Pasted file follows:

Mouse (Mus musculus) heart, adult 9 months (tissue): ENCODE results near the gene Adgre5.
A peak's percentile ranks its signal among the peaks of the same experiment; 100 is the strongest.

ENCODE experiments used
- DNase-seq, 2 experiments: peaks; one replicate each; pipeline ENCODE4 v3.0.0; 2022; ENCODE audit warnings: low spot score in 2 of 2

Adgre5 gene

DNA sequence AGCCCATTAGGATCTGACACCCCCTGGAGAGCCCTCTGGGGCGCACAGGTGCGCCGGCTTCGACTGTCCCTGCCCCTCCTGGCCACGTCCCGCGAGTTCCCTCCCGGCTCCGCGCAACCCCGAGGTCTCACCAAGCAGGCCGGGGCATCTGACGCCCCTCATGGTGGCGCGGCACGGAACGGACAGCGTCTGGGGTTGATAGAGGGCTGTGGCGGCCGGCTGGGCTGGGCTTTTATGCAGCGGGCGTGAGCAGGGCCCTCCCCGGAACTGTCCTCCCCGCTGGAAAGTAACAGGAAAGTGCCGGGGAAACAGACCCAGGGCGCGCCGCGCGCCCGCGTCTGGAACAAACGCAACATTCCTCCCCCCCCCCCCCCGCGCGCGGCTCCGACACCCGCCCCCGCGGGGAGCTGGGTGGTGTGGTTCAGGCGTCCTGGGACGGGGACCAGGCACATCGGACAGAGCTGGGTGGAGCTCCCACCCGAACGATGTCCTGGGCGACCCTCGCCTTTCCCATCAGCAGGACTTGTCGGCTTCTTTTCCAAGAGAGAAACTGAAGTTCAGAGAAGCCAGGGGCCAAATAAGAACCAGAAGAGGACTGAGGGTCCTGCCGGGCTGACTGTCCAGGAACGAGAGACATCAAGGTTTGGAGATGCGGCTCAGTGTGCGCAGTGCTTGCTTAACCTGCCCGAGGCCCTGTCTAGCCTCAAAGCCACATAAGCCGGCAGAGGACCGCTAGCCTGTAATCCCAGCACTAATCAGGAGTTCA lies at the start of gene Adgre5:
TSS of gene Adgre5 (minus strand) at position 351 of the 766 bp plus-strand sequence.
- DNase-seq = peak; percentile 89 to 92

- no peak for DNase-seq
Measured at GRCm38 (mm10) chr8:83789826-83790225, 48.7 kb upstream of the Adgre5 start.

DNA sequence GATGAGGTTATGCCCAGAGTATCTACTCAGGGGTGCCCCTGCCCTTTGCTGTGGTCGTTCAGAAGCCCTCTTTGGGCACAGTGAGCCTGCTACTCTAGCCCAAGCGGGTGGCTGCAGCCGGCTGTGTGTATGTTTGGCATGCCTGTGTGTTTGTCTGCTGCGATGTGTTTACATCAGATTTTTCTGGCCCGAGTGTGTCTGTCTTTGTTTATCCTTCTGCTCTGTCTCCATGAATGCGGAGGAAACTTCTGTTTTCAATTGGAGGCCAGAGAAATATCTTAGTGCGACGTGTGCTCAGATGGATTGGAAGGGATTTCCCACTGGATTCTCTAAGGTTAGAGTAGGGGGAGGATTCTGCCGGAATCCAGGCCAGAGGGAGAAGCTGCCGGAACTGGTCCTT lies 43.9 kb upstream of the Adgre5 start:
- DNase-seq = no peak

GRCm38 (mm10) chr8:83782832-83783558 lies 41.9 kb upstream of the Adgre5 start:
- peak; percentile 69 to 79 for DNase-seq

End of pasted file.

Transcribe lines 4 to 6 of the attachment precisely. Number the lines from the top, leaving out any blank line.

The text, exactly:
- DNase-seq, 2 experiments: peaks; one replicate each; pipeline ENCODE4 v3.0.0; 2022; ENCODE audit warnings: low spot score in 2 of 2

Adgre5 gene

DNA sequence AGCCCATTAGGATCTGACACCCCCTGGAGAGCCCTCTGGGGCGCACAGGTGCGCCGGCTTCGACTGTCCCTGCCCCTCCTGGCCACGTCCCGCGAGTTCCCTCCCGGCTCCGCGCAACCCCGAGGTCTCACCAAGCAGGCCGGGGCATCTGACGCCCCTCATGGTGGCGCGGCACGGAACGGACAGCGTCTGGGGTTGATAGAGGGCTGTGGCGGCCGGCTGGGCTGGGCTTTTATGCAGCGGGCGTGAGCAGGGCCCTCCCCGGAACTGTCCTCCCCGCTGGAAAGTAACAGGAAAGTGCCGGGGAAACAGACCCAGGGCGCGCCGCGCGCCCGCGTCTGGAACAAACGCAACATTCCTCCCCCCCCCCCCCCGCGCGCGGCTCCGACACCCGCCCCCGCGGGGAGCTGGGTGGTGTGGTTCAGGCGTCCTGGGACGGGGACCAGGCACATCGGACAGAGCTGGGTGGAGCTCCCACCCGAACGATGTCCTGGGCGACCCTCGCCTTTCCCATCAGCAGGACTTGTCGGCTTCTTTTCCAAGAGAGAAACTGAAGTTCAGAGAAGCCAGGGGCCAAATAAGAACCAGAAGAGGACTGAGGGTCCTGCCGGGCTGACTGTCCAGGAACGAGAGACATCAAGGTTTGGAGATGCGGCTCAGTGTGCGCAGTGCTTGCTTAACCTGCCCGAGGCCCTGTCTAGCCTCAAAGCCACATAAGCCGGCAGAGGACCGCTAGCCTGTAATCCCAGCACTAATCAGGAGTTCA lies at the start of gene Adgre5: